Personal Success Through Support of Others
I recently experienced remembrances and a sense of new possibilities during the same week. I dealt with two significant life events – the death of a beloved aunt and my son’s college graduation. I attended the wake and funeral services in Maryland for my Aunt Carolia and a few days later the graduation ceremonies at Tufts University in Medford, Massachusetts for my son, Rande. It was the cessation of my Aunt’s journey and in many ways the commencement of my son’s.
My Aunt Carolia was a woman of exceptional capabilities. Among the things I loved most about her was her amazing sense of loving kindness. She was 87 years young when she passed away. She graduated from Hampton Institute (now Hampton University) with a double major in Physics and Mathematics. Can you imagine the challenges of a woman in the 1940s with those academic credentials? That was rare for any woman in that era and doubly so for an African American woman.
Following her graduation, Aunt Carolia got a job working for the Federal Government in Washington, DC. Her manager was a man without a college education who was paid more than triple her salary. It became clear to her that career opportunities were limited. So, she returned to school and became a nurse. Ultimately, she rose to become a Director of Nursing at Howard University Hospital.
After my mom and dad, my Aunt Carolia and my Uncle Charles (also deceased) are the two people I credit for making me the person I am today. Giving to others is what they seemed to do for a living and they thrived while doing so. They were so unselfish and vibrant in their giving. They did not expect anything in return other than for those they helped to succeed in life. Aunt Carolia’s death was a difficult loss but she is in a better place today with God.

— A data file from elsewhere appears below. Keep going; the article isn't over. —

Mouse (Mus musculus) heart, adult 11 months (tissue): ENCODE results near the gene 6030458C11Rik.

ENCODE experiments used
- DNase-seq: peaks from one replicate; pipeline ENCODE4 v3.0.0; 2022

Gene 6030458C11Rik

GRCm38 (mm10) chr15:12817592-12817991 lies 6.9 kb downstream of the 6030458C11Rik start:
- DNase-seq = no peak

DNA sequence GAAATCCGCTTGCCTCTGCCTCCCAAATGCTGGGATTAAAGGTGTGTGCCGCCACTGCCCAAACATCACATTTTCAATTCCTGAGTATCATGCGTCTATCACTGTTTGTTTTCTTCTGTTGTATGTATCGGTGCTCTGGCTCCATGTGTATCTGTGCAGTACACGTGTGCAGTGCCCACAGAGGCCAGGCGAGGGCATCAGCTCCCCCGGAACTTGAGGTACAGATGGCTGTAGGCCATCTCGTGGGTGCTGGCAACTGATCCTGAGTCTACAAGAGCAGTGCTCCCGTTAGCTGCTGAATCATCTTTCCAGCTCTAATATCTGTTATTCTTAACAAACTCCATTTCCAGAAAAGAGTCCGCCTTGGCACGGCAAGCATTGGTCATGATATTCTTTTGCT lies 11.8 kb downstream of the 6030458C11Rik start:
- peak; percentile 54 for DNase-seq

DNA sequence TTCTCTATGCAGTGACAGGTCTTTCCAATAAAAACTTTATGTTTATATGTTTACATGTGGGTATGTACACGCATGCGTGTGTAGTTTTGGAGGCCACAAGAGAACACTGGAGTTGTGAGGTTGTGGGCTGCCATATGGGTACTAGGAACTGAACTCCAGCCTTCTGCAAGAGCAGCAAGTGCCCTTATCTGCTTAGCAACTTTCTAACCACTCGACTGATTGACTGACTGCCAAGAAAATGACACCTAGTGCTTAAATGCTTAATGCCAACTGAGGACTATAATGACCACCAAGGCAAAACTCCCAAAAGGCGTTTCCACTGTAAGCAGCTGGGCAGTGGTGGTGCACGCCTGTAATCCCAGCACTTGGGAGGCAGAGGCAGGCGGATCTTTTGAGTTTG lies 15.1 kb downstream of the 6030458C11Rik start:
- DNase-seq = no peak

As I said, in the midst of this sorrow and sense of loss, a few days later I had a remarkable high with my son’s, graduation. Graduations are always a time where new possibilities reign. There is so much optimism, expectation and nervousness about the future that dominates the atmosphere.
My son is charting his own path forward working for a nonprofit organization, BrandHaiti (promoting entrepreneurship and economic investment on the island country of Haiti) and focusing on entrepreneurial ventures with his high school and college classmates. Altruism and capitalism, a decidedly different path than the one I took as I headed to Wall Street right out of college.
Ironically, all that I was feeling that week was pulled together neatly by the graduation keynote speaker Mr. Eric Greitens. Mr. Greitens is a remarkable man to put it simply, a Rhodes and Truman Scholar, White House Fellow, Educator, Humanitarian and Navy Seal. That is one hell of a resume! I certainly wanted to understand the Humanitarian and Navy Seal connection and Mr. Greitens did not disappoint. He neatly tied together my week and helped me realize the source of my professional passion as an Executive Business Coach and Strategic Business Consultant.
Mr. Greitens’ founded and is currently the Executive Director of the non-profit organization The Mission Continues. The organization’s focus is to help post 911 veterans transition to service in civilian life following their military service. His reason for founding the organization goes to the core of his message to the graduates and the point of this blog.